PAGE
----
The British Church claimed its Divine Liturgy as originating from Ephesus at the time of Saint John’s residence there. Possibly its origin was the skeletal liturgy in the Didache. Accordingly they referred to it as “the Liturgy of Saint John” (the Divine). Belonging to the Gallican family of Liturgies, it developed alone in the British Isles for four centuries. After that it began noticeable cross borrowing from other liturgies including as far away as Rome. The Liturgy is best preserved in a book which began its life around AD 600 and ceased having additions and alterations made to it about 950. This Liturgy continued in use in parts of the British Isles until 1171 when the schismatic papal bishops introduced into the British Church in 1066 had it suppressed but continued in the British refugee colony of New England under Constantinople around the Kerch Strait until circa 1600. It was partly (along with the Use of Rouen) the basis for the Sarum Use which was used from circa 1220 until after the Henrician split between the English church and the Roman church. Sarum was the very first official Liturgy of the new Church of England. It was used thereafter in England by some of the remnant Roman Catholics until the late nineteenth century, when the 1570 Tridentine rite was enforced. It continued in use in a few Anglican monasteries until the mid twentieth century. It is presently used by some ROCOR western rite parishes. Its predecessor the Liturgy of Saint John the Divine is used in two monasteries in the Russian Orthodox Diocese of Belgium and the ROCOR Hermitage in Scotland.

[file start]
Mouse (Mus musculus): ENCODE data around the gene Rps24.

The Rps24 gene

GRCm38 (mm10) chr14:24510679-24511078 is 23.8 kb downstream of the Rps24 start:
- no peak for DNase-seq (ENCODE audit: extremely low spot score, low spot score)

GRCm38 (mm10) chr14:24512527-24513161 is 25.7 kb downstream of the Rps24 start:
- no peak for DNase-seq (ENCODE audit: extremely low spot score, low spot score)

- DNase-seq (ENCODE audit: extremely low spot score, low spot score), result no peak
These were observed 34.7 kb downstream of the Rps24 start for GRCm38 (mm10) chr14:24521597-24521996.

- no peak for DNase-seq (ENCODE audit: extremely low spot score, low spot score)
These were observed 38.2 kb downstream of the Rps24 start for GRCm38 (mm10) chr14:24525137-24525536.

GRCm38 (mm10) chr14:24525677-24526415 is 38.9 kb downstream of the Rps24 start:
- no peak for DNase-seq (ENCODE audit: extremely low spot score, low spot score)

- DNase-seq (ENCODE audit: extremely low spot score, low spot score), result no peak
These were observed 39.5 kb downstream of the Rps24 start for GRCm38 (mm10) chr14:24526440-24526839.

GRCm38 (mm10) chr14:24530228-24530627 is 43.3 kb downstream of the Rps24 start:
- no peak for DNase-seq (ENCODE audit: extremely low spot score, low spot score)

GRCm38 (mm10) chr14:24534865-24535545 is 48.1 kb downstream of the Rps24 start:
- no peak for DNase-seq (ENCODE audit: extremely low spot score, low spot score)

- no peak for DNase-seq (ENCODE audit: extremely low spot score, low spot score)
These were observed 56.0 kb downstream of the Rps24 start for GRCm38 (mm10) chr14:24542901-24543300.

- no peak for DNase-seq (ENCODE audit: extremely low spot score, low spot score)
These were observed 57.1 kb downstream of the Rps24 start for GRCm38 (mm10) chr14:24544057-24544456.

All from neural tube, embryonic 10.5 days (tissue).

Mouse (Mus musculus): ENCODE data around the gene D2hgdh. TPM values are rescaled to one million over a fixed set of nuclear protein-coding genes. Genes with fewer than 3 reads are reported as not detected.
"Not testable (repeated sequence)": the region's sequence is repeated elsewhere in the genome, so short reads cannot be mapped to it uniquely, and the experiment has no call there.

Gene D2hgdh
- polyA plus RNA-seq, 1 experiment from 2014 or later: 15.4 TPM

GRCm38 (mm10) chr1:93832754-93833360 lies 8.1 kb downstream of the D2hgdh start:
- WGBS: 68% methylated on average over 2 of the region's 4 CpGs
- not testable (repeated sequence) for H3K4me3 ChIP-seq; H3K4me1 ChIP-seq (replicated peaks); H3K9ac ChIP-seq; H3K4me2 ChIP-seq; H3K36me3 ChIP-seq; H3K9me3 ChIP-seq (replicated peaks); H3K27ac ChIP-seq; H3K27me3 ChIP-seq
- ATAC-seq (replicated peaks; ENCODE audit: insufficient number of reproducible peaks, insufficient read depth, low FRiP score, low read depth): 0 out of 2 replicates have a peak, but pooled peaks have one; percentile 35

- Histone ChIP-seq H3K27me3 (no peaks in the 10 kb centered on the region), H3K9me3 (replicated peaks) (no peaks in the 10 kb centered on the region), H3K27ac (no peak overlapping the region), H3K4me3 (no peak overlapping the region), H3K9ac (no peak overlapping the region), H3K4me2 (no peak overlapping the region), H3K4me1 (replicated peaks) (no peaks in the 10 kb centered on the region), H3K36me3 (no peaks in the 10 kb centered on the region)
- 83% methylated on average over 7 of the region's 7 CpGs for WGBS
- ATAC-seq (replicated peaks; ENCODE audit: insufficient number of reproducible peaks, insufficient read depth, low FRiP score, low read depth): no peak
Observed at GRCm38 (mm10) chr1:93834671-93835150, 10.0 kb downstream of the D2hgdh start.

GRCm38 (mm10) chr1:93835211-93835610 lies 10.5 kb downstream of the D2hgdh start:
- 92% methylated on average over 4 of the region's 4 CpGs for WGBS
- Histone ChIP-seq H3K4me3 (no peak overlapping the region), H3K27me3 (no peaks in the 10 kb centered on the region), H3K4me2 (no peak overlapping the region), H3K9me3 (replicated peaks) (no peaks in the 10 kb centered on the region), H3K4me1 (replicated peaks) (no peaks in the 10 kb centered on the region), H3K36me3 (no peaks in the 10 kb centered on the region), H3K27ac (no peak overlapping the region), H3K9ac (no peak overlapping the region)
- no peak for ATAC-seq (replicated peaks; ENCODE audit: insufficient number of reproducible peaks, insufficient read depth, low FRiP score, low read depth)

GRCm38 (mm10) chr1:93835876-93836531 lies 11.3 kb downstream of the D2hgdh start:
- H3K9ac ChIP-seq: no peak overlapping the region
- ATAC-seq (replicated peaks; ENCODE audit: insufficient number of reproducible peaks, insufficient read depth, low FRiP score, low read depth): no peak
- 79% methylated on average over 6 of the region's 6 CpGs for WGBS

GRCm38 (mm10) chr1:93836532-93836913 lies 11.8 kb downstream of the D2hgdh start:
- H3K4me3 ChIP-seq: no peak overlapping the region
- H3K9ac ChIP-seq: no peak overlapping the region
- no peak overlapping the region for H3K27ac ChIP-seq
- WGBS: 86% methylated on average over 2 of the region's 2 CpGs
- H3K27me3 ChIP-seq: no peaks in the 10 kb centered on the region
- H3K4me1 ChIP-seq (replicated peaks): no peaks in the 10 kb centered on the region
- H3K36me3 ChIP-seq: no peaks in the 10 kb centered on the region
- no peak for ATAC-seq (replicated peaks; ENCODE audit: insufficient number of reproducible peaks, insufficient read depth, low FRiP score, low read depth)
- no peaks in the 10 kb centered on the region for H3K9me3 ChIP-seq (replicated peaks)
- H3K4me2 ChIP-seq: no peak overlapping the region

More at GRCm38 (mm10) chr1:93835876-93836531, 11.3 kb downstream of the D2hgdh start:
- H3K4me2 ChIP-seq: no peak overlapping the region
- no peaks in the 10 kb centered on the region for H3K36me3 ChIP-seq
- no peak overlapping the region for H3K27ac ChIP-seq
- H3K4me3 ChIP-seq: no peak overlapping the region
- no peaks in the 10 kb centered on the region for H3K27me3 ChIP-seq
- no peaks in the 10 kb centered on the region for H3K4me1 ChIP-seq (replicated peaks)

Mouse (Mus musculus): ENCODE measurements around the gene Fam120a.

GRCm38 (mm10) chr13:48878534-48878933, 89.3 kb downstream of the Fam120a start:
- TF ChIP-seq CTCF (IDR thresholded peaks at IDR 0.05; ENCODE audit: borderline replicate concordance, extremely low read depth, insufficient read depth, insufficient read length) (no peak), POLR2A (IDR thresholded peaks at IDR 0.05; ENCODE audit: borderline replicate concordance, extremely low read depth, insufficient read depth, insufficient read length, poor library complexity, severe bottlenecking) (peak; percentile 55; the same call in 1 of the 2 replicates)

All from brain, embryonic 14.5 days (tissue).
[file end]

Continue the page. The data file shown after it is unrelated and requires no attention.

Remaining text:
1716-1725: A considerable correspondence was conducted between the English Nonjuring bishops (usually styled in contemporary Orthodox documents as the “Catholic remnant” of the British Church), Peter the Great, Czar of Russia, and the Œcumenical Patriarch of Constantinople. It was proposed that a parish be established in London, which would be Orthodox and Western Rite. The Nonjurers’ lack of funds prevented their sending the proposed two delegates to Russia to seal the agreement. However, the Patriarch’s second letter to the “British Catholics” expressed a willingness to effect union and fix details later: “As for custom and ecclesiastical order and for the form and discipline of administering the sacraments, they will be easily settled when once a union is effected.”